WTO drug deal will create barriers for HIV treatment, say advocates

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A deal brokered at the World Trade Organisation on access to medicines is far from perfect, according to advocacy groups, and will continue to create difficulties for countries seeking access to the lowest cost medicines.

The deal, announced on Saturday, will permit countries to issue compulsory licenses for any type of medication, not just the shortlist of infectious diseases drawn up last year at Doha (the so called Paragraph 6 agreement). Europe and the US had originally offered a deal covering a shortlist of diseases including HIV, TB and malaria, but developing countries resisted the move, arguing that they needed to address diseases like diabetes too.

Eligible countries



In relation to medicines, a drug manufactured and sold without a brand name, in situations where the original manufacturer’s patent has expired or is not enforced. Generic drugs contain the same active ingredients as branded drugs, and have comparable strength, safety, efficacy and quality.


In discussions of consent for medical treatment, the ability of a person to make a decision for themselves and understand its implications. Young children, people who are unconscious and some people with mental health problems may lack capacity. In the context of health services, the staff and resources that are available for patient care.


In everyday language, a general movement upwards or downwards (e.g. every year there are more HIV infections). When discussing statistics, a trend often describes an apparent difference between results that is not statistically significant. 


A group of diseases characterized by high levels of blood sugar (glucose). Type 1 diabetes occurs when the body fails to produce insulin, which is a hormone that regulates blood sugar. Type 2 diabetes occurs when the body either does not produce enough insulin or does not use insulin normally (insulin resistance). Common symptoms of diabetes include frequent urination, unusual thirst and extreme hunger. Some antiretroviral drugs may increase the risk of type 2 diabetes.


A serious disease caused by a parasite that commonly infects a certain type of mosquito which feeds on humans. People who get malaria are typically very sick with high fevers, shaking chills, and flu-like illness. 

The deal will not be open to use by the US, Canada, Australia, Japan, New Zealand, Norway or any of the countries of the European Union. In addition, the eastern European countries due to join the European Union in 2004 (Czech Republic, Cyprus, Estonia, Hungary, Latvia, Lithuania, Malta, Poland, Slovak Republic and Slovenia) will cesae to use the system once they join the EU, and will use it only for national emergencies in the time remaining before accession.

Hong Kong, Israel, Korea, Kuwait, Macao, Mexico, Qatar, Singapore, Taiwan, Turkey and the United Arab Emirates have promised to use the provisions only in national emergencies.

The deal will allow any country with domestic manufacturing capacity to export unlimited quantities of drugs. Previously the TRIPS agreement restricted countries like India to exporting no more than 49% of total production.

The deal will permit countries that are members of regional trade associations to export drugs to their neighbours, even if those countries are not classified as least developed countries. However, the United States is pressurising Latin American countries to agree to more restrictive patent protection as part of the discussions over the creation of a Free Trade Area of the Americas.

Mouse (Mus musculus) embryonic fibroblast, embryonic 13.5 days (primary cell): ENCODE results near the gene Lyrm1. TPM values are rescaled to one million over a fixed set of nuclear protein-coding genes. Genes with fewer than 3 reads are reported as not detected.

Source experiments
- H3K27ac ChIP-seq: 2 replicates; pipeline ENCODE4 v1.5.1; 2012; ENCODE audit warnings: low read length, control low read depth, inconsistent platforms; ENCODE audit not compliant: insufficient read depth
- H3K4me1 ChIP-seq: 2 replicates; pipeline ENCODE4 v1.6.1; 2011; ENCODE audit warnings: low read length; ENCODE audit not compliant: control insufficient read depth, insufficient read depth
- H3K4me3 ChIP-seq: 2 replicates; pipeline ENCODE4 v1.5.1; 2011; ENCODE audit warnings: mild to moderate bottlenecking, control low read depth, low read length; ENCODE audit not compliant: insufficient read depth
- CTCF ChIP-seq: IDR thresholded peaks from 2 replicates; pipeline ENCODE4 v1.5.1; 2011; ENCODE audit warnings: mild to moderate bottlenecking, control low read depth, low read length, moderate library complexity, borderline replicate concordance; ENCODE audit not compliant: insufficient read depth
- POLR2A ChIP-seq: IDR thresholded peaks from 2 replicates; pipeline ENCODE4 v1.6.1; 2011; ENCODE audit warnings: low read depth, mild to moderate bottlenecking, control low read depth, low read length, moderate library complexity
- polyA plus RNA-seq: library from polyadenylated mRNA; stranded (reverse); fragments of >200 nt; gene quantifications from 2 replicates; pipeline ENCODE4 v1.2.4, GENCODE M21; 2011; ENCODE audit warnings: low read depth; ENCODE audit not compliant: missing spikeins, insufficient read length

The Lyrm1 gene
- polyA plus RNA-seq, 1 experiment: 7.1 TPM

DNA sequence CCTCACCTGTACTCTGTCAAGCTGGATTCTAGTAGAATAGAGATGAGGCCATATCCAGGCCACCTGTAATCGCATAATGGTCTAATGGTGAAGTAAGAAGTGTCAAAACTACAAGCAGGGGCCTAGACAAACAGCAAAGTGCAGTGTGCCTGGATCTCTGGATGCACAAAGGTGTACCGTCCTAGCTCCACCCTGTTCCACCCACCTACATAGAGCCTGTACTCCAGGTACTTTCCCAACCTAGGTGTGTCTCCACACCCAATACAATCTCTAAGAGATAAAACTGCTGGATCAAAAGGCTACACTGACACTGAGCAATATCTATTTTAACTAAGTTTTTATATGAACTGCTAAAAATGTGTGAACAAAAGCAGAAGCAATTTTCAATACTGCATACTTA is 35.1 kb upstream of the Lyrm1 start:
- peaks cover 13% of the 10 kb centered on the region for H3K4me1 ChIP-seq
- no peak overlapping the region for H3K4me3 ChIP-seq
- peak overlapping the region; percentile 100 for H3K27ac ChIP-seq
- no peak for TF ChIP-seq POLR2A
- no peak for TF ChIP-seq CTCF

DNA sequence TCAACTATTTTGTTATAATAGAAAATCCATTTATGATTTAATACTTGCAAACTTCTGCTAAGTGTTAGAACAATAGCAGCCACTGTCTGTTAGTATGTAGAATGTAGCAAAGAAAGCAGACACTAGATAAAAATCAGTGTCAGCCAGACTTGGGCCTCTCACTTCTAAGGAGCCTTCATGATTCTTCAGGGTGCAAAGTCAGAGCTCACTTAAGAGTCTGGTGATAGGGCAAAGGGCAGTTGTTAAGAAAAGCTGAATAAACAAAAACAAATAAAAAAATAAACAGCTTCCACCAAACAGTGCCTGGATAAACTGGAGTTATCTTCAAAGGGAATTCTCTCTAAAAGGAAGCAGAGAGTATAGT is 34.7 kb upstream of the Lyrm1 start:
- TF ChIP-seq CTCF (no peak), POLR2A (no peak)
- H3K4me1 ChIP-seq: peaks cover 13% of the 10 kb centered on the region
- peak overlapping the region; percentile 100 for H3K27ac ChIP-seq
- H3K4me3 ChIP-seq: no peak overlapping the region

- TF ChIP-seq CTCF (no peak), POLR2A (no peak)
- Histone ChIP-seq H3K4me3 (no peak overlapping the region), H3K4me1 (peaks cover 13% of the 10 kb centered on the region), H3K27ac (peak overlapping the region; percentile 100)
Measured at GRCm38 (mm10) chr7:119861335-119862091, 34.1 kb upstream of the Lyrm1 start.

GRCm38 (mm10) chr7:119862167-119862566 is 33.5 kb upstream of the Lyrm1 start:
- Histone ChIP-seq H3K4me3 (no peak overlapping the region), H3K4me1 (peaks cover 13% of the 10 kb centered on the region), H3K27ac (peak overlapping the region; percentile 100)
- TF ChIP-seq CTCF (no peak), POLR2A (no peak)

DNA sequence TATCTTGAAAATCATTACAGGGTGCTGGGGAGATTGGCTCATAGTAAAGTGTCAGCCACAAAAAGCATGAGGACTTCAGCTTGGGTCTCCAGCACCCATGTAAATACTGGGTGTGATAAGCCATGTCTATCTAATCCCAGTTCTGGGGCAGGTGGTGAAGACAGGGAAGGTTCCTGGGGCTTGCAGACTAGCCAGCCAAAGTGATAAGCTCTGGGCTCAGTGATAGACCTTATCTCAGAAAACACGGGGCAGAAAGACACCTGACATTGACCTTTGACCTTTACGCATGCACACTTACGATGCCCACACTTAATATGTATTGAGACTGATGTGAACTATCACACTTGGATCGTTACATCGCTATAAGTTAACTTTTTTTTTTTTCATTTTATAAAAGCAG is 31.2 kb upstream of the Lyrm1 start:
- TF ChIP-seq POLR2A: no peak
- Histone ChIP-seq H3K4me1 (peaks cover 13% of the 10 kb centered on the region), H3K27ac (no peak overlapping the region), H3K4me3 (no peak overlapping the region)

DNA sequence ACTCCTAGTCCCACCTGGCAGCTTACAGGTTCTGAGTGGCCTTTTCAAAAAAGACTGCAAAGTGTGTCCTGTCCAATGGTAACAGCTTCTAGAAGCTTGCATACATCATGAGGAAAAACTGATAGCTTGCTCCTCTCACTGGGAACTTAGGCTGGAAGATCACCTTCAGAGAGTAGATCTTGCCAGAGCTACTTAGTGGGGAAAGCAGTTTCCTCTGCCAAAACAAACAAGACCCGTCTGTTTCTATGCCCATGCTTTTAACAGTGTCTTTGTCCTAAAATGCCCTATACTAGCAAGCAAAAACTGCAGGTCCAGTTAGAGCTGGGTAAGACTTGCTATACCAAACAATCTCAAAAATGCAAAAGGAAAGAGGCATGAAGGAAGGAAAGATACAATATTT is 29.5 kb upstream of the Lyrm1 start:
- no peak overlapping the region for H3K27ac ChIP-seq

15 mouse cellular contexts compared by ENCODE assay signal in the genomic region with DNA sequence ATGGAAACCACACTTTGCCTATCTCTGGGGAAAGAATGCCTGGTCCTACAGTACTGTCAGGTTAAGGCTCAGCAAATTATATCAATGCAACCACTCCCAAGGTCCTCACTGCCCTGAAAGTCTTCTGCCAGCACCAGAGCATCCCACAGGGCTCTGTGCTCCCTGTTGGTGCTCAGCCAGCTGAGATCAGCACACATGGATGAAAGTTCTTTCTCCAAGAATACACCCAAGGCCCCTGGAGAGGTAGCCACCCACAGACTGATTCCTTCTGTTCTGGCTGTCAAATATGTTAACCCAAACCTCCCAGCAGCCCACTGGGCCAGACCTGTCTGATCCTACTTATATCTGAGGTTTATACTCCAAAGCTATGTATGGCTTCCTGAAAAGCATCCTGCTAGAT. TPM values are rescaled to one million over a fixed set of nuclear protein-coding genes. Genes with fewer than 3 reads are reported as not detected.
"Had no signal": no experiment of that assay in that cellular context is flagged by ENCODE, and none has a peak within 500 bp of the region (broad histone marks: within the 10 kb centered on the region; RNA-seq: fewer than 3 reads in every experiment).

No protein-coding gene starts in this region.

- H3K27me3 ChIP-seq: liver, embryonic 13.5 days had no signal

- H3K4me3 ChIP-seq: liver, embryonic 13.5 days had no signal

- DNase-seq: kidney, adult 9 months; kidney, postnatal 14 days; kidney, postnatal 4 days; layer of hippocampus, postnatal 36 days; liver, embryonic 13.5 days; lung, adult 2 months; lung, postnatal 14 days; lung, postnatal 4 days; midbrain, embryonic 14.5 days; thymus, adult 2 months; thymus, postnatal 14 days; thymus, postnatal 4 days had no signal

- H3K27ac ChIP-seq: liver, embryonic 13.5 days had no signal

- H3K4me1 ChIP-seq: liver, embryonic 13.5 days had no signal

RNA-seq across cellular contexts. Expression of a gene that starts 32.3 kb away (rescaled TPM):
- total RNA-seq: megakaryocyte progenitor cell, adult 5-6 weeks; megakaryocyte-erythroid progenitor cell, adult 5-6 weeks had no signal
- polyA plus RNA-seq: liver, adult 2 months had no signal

The deal was damned with faint praise by the major advocacy groups involved in lobbying for a more generous deal. Oxfam and Medecins sans Frontieres (MSF) said the deal did little to change the long-term trend in global trade. "What members do not seem to take

into account is that the burdensome system being put in place does nothing

to ensure that generic production will happen in the future," said Celine Charveriat of Oxfam.


developing countries will have little alternative to the high prices and

long-term monopolies of brand-name pharmaceutical companies."

James Love of the Consumer Project on Technology pointed out that the deal gives the WTO Secretariat and the TRIPS Council the right to “oversee the use of compulsory licensing in the most intimate terms.” Far from creating a flexible system, he fears that the deal will allow the WTO, dominated by developed world interests, to argue over interpretation of the deal at every stage.

He argues that public health advocates now need to step up pressure on governments to use the provision.

Countries will have to issue compulsory licenses for every purchase, and it is unclear if global procurement mechanisms, such as the facility being planned by the World Health Organisation, will have to go through time-consuming compulsory licensing procedures for each country that applies for help.

The Pharmaceutical Research and Manufacturers of America welcomed the deal, highlighting no criticisms of the final text in a public statement.

After 2005

Advocates say that the deal does nothing to address the question of what happens if countries need cheap versions of drugs licensed in the US and Europe after 2005. Under the TRIPS agreement, any drug patented after 2005 cannot be copied by generic manufacturers in India or other major manufacturing nations.

Further information

The General Council Chairperson’s statement on the agreement

Implementation of paragraph 6: the final text

The Doha declaration explained (WTO website)

WTO documents on TRIPS and patents

Consumer Project on Technology statement on the WTO agreement

Consumer Project on Technology resources on WTO, access to medicines and patent disputes

MSF and Oxfam joint press release

Financial Times on the future of battles over patent rights and access to medicines - September 3 2003.